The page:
The Aleutian Campaign: Lessons in Operational Design
NAVAL WAR COLL NEWPORT RI DEPT OF OPERATIONS
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Failures and successes relative to current theories on operational design and operational art are examined and critiqued from the U.S. perspective at the operational level. Emphasis is placed on examining the critical linkages between tactical and strategic objectives. The campaign is divided into three phases with the first centering on prewar plans, the second, on orientation and expansion within the theater and the third, on the counter offensive with the intention of linking tactical and operational objectives to the strategic goal. A convoluted command structure and personality clashes between senior leadership created significant problems through most of phase II. With the transfer of senior leadership late in phase II, a significant transformation occurs within the theater operational objectives are accomplished through coordinated joint operations and Clausewitzs theory of Center of gravity is validated with the neutralization of the Japanese Northern Area Force. Phase III is dominated by the operations to retake Attu and Kiska and the failures in operational intelligence. Lessons are summarized to include interdependence of all elements of operational design, unity of command, physical dimensions, logistical sustainment and the far ranging effects of operational intelligence. The lessons remain valid for the contemporary student of operational art.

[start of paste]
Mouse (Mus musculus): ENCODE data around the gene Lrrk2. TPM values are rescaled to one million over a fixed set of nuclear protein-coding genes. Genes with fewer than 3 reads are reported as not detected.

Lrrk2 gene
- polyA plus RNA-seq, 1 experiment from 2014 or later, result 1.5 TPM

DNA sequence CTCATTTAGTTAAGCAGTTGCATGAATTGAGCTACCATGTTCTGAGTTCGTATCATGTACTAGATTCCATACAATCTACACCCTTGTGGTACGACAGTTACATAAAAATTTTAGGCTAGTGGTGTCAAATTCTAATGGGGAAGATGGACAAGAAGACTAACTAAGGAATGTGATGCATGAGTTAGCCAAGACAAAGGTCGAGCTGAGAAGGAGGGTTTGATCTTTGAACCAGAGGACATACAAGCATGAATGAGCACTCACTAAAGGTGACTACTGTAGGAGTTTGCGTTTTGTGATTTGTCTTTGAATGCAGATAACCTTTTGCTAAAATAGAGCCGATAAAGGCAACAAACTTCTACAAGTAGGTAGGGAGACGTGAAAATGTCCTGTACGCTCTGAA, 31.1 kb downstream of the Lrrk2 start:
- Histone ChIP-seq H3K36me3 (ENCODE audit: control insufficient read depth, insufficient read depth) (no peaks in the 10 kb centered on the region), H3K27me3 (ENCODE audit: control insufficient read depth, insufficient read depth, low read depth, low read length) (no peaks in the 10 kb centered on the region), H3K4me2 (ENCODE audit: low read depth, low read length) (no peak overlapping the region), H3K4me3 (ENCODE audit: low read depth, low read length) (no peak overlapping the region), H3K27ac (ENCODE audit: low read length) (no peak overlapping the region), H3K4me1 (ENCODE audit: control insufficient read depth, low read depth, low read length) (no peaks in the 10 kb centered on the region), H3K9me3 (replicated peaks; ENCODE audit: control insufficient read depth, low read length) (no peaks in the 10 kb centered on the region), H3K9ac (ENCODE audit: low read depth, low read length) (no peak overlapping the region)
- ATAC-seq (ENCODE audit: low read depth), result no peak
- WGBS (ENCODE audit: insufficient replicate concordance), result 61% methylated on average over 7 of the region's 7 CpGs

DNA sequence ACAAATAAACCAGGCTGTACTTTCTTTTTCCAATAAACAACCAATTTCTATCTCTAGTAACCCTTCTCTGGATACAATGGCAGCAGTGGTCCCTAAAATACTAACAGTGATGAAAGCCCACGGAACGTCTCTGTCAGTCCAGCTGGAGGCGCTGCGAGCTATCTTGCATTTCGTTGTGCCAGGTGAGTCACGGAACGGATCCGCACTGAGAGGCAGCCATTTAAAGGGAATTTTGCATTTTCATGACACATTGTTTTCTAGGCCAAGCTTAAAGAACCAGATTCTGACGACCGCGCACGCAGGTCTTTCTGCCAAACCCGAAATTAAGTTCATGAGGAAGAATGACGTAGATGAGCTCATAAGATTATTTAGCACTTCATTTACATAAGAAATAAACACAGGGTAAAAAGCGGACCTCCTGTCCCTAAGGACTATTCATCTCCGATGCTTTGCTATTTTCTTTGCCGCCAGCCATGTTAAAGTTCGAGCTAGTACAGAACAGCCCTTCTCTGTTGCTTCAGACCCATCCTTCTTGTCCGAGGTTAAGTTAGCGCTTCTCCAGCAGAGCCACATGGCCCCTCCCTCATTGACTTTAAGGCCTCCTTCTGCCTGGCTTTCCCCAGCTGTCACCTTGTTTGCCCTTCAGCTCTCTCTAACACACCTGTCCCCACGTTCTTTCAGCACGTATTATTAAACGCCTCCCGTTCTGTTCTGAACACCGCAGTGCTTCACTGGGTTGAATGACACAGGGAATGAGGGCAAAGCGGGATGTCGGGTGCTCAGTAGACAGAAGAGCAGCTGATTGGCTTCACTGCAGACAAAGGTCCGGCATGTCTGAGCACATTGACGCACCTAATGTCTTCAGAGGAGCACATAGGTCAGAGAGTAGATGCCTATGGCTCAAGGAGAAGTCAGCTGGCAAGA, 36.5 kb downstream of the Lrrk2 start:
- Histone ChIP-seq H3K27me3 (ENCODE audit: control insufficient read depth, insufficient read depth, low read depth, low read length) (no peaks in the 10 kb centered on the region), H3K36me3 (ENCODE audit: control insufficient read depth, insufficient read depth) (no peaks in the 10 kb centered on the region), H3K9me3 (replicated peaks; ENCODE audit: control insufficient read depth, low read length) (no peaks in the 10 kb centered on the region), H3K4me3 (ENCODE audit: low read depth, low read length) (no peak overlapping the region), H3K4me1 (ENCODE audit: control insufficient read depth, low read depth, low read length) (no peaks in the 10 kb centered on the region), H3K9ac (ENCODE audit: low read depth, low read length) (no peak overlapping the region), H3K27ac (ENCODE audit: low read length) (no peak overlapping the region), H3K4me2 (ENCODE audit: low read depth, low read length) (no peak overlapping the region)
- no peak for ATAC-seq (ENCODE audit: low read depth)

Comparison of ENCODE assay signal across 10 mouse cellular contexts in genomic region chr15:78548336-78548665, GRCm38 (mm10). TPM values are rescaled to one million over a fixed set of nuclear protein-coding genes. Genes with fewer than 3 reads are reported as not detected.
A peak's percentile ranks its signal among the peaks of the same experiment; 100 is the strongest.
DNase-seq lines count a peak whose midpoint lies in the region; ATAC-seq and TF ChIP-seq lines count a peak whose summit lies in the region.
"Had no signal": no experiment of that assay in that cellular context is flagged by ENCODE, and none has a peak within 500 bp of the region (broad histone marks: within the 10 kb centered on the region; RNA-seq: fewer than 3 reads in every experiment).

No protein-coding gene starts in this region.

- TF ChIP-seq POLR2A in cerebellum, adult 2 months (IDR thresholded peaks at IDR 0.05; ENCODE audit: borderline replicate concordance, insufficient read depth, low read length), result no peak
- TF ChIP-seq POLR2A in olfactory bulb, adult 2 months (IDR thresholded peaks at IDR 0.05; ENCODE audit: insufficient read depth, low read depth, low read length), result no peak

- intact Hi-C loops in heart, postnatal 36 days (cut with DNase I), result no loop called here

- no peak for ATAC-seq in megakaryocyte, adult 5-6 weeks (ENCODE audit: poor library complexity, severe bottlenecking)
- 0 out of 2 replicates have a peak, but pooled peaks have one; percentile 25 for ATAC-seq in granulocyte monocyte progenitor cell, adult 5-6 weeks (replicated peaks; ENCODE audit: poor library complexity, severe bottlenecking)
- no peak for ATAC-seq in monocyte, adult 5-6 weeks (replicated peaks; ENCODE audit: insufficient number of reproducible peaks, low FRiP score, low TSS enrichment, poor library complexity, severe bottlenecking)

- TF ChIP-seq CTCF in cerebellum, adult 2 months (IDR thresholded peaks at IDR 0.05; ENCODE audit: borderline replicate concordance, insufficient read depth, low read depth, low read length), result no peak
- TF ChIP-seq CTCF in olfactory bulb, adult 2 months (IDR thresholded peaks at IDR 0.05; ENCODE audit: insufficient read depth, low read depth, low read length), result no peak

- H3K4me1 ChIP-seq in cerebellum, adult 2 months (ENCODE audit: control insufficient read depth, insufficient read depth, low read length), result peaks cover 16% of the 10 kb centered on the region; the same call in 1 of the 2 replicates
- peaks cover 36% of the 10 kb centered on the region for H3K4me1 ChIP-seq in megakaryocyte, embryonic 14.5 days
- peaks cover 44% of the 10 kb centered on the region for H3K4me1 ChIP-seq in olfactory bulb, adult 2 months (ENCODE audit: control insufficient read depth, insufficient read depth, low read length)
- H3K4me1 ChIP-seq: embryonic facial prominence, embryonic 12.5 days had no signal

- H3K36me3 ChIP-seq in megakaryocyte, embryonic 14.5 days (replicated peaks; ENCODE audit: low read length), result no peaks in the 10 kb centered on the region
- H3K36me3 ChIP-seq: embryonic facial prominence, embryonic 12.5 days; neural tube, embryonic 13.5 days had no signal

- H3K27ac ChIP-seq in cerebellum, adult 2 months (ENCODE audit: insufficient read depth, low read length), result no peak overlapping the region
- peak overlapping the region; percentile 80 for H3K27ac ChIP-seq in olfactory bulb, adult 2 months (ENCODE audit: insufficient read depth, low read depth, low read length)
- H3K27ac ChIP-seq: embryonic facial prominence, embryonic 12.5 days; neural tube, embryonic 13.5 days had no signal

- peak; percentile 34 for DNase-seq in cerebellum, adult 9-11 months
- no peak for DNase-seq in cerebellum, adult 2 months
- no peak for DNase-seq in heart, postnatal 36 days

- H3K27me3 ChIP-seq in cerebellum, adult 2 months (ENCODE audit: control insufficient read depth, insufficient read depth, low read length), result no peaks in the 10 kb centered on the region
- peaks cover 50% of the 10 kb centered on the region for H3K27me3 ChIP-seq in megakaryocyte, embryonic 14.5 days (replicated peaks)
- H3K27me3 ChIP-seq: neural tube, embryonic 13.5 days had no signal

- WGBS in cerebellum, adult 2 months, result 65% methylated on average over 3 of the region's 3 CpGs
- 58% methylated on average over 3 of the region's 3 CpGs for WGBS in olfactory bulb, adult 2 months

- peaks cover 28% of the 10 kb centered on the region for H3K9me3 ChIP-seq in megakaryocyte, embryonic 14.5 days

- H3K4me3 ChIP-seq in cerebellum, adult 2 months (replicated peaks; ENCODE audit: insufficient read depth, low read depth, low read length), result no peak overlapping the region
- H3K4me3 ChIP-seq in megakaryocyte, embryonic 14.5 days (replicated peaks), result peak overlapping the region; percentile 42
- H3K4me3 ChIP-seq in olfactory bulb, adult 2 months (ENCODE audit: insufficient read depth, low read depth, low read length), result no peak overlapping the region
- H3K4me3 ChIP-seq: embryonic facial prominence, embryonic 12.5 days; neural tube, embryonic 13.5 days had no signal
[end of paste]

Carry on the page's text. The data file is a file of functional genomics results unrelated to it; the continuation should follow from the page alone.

- Administration and Management
- Humanities and History
- Military Operations, Strategy and Tactics